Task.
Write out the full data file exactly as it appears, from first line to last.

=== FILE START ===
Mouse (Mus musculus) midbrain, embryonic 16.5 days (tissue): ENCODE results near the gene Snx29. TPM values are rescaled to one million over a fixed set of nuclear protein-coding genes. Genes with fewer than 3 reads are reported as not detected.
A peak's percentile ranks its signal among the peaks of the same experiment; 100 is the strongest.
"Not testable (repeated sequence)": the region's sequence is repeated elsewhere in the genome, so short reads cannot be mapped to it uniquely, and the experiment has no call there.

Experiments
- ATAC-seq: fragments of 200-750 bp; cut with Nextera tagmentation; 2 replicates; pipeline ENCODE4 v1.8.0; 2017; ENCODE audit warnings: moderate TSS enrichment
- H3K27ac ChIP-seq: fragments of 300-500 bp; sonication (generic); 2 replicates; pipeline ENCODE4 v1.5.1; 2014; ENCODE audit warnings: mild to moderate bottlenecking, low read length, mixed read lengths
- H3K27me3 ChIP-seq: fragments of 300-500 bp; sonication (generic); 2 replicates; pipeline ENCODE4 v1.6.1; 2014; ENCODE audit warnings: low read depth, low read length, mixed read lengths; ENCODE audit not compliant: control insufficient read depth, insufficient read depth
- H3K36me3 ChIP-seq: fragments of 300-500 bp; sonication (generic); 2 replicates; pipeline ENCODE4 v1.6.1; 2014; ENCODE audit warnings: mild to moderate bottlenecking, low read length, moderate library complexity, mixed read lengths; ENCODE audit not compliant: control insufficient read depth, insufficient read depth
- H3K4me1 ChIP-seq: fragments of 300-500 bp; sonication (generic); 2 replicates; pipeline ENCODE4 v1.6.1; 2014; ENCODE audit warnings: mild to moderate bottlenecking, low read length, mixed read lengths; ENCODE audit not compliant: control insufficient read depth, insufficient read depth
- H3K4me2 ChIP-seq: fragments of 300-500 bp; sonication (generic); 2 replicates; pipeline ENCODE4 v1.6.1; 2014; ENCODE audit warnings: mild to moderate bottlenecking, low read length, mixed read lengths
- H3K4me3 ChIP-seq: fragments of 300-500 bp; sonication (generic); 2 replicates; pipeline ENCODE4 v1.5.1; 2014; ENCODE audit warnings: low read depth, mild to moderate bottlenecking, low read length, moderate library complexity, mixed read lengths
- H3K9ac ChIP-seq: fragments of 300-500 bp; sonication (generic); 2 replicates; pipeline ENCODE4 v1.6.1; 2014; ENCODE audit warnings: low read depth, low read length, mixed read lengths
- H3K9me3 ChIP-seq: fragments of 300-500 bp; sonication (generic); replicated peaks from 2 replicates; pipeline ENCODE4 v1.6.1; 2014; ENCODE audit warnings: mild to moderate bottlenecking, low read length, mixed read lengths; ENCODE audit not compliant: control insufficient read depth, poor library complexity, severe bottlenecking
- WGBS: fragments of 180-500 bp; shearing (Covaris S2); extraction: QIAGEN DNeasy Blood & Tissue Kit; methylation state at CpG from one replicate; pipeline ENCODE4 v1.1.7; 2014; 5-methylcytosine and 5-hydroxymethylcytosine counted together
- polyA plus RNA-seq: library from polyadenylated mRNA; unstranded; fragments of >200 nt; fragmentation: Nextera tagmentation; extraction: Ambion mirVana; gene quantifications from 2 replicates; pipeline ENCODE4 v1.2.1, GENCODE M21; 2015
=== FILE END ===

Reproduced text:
Mouse (Mus musculus) midbrain, embryonic 16.5 days (tissue): ENCODE results near the gene Snx29. TPM values are rescaled to one million over a fixed set of nuclear protein-coding genes. Genes with fewer than 3 reads are reported as not detected.
A peak's percentile ranks its signal among the peaks of the same experiment; 100 is the strongest.
"Not testable (repeated sequence)": the region's sequence is repeated elsewhere in the genome, so short reads cannot be mapped to it uniquely, and the experiment has no call there.

Experiments
- ATAC-seq: fragments of 200-750 bp; cut with Nextera tagmentation; 2 replicates; pipeline ENCODE4 v1.8.0; 2017; ENCODE audit warnings: moderate TSS enrichment
- H3K27ac ChIP-seq: fragments of 300-500 bp; sonication (generic); 2 replicates; pipeline ENCODE4 v1.5.1; 2014; ENCODE audit warnings: mild to moderate bottlenecking, low read length, mixed read lengths
- H3K27me3 ChIP-seq: fragments of 300-500 bp; sonication (generic); 2 replicates; pipeline ENCODE4 v1.6.1; 2014; ENCODE audit warnings: low read depth, low read length, mixed read lengths; ENCODE audit not compliant: control insufficient read depth, insufficient read depth
- H3K36me3 ChIP-seq: fragments of 300-500 bp; sonication (generic); 2 replicates; pipeline ENCODE4 v1.6.1; 2014; ENCODE audit warnings: mild to moderate bottlenecking, low read length, moderate library complexity, mixed read lengths; ENCODE audit not compliant: control insufficient read depth, insufficient read depth
- H3K4me1 ChIP-seq: fragments of 300-500 bp; sonication (generic); 2 replicates; pipeline ENCODE4 v1.6.1; 2014; ENCODE audit warnings: mild to moderate bottlenecking, low read length, mixed read lengths; ENCODE audit not compliant: control insufficient read depth, insufficient read depth
- H3K4me2 ChIP-seq: fragments of 300-500 bp; sonication (generic); 2 replicates; pipeline ENCODE4 v1.6.1; 2014; ENCODE audit warnings: mild to moderate bottlenecking, low read length, mixed read lengths
- H3K4me3 ChIP-seq: fragments of 300-500 bp; sonication (generic); 2 replicates; pipeline ENCODE4 v1.5.1; 2014; ENCODE audit warnings: low read depth, mild to moderate bottlenecking, low read length, moderate library complexity, mixed read lengths
- H3K9ac ChIP-seq: fragments of 300-500 bp; sonication (generic); 2 replicates; pipeline ENCODE4 v1.6.1; 2014; ENCODE audit warnings: low read depth, low read length, mixed read lengths
- H3K9me3 ChIP-seq: fragments of 300-500 bp; sonication (generic); replicated peaks from 2 replicates; pipeline ENCODE4 v1.6.1; 2014; ENCODE audit warnings: mild to moderate bottlenecking, low read length, mixed read lengths; ENCODE audit not compliant: control insufficient read depth, poor library complexity, severe bottlenecking
- WGBS: fragments of 180-500 bp; shearing (Covaris S2); extraction: QIAGEN DNeasy Blood & Tissue Kit; methylation state at CpG from one replicate; pipeline ENCODE4 v1.1.7; 2014; 5-methylcytosine and 5-hydroxymethylcytosine counted together
- polyA plus RNA-seq: library from polyadenylated mRNA; unstranded; fragments of >200 nt; fragmentation: Nextera tagmentation; extraction: Ambion mirVana; gene quantifications from 2 replicates; pipeline ENCODE4 v1.2.1, GENCODE M21; 2015